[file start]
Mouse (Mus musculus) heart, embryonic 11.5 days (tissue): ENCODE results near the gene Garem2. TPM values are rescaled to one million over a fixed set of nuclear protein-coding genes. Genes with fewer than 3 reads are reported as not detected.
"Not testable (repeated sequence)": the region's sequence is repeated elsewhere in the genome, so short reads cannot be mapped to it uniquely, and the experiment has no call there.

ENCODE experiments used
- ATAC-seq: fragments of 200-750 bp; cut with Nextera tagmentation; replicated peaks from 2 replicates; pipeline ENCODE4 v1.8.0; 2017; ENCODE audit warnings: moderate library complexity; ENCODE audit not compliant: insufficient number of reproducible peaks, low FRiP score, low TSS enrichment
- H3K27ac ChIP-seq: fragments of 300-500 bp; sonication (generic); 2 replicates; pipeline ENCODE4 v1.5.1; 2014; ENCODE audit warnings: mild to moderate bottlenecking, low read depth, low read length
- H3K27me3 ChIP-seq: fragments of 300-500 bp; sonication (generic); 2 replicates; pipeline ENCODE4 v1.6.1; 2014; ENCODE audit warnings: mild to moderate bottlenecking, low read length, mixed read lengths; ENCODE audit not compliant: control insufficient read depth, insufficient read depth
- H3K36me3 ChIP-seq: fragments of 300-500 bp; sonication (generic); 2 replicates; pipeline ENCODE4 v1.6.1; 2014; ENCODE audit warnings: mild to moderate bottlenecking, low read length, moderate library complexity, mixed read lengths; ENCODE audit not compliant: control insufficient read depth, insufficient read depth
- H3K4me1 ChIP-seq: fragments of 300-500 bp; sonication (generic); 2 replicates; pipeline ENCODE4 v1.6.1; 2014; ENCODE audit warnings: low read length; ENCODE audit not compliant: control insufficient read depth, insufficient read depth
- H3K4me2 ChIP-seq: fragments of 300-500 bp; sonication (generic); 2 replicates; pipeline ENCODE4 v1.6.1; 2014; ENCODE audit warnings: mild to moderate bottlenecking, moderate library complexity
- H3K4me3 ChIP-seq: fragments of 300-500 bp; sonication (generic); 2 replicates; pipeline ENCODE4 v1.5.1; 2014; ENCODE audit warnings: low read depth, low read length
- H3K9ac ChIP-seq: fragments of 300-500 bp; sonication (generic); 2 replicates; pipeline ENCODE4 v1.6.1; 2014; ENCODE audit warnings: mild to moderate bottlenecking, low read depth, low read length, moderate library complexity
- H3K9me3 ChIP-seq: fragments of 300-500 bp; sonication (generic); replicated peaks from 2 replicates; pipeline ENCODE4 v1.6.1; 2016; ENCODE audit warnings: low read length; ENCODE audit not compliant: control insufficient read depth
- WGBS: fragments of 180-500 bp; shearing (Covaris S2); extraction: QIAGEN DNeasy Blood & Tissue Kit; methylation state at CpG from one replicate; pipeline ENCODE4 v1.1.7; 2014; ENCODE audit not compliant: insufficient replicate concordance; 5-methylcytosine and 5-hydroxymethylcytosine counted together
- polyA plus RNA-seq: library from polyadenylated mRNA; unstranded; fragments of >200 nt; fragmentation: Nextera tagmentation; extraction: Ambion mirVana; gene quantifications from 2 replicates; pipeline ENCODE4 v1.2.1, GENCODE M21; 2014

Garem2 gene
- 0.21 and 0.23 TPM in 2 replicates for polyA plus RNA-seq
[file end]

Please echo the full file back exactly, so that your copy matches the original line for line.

Mouse (Mus musculus) heart, embryonic 11.5 days (tissue): ENCODE results near the gene Garem2. TPM values are rescaled to one million over a fixed set of nuclear protein-coding genes. Genes with fewer than 3 reads are reported as not detected.
"Not testable (repeated sequence)": the region's sequence is repeated elsewhere in the genome, so short reads cannot be mapped to it uniquely, and the experiment has no call there.

ENCODE experiments used
- ATAC-seq: fragments of 200-750 bp; cut with Nextera tagmentation; replicated peaks from 2 replicates; pipeline ENCODE4 v1.8.0; 2017; ENCODE audit warnings: moderate library complexity; ENCODE audit not compliant: insufficient number of reproducible peaks, low FRiP score, low TSS enrichment
- H3K27ac ChIP-seq: fragments of 300-500 bp; sonication (generic); 2 replicates; pipeline ENCODE4 v1.5.1; 2014; ENCODE audit warnings: mild to moderate bottlenecking, low read depth, low read length
- H3K27me3 ChIP-seq: fragments of 300-500 bp; sonication (generic); 2 replicates; pipeline ENCODE4 v1.6.1; 2014; ENCODE audit warnings: mild to moderate bottlenecking, low read length, mixed read lengths; ENCODE audit not compliant: control insufficient read depth, insufficient read depth
- H3K36me3 ChIP-seq: fragments of 300-500 bp; sonication (generic); 2 replicates; pipeline ENCODE4 v1.6.1; 2014; ENCODE audit warnings: mild to moderate bottlenecking, low read length, moderate library complexity, mixed read lengths; ENCODE audit not compliant: control insufficient read depth, insufficient read depth
- H3K4me1 ChIP-seq: fragments of 300-500 bp; sonication (generic); 2 replicates; pipeline ENCODE4 v1.6.1; 2014; ENCODE audit warnings: low read length; ENCODE audit not compliant: control insufficient read depth, insufficient read depth
- H3K4me2 ChIP-seq: fragments of 300-500 bp; sonication (generic); 2 replicates; pipeline ENCODE4 v1.6.1; 2014; ENCODE audit warnings: mild to moderate bottlenecking, moderate library complexity
- H3K4me3 ChIP-seq: fragments of 300-500 bp; sonication (generic); 2 replicates; pipeline ENCODE4 v1.5.1; 2014; ENCODE audit warnings: low read depth, low read length
- H3K9ac ChIP-seq: fragments of 300-500 bp; sonication (generic); 2 replicates; pipeline ENCODE4 v1.6.1; 2014; ENCODE audit warnings: mild to moderate bottlenecking, low read depth, low read length, moderate library complexity
- H3K9me3 ChIP-seq: fragments of 300-500 bp; sonication (generic); replicated peaks from 2 replicates; pipeline ENCODE4 v1.6.1; 2016; ENCODE audit warnings: low read length; ENCODE audit not compliant: control insufficient read depth
- WGBS: fragments of 180-500 bp; shearing (Covaris S2); extraction: QIAGEN DNeasy Blood & Tissue Kit; methylation state at CpG from one replicate; pipeline ENCODE4 v1.1.7; 2014; ENCODE audit not compliant: insufficient replicate concordance; 5-methylcytosine and 5-hydroxymethylcytosine counted together
- polyA plus RNA-seq: library from polyadenylated mRNA; unstranded; fragments of >200 nt; fragmentation: Nextera tagmentation; extraction: Ambion mirVana; gene quantifications from 2 replicates; pipeline ENCODE4 v1.2.1, GENCODE M21; 2014

Garem2 gene
- 0.21 and 0.23 TPM in 2 replicates for polyA plus RNA-seq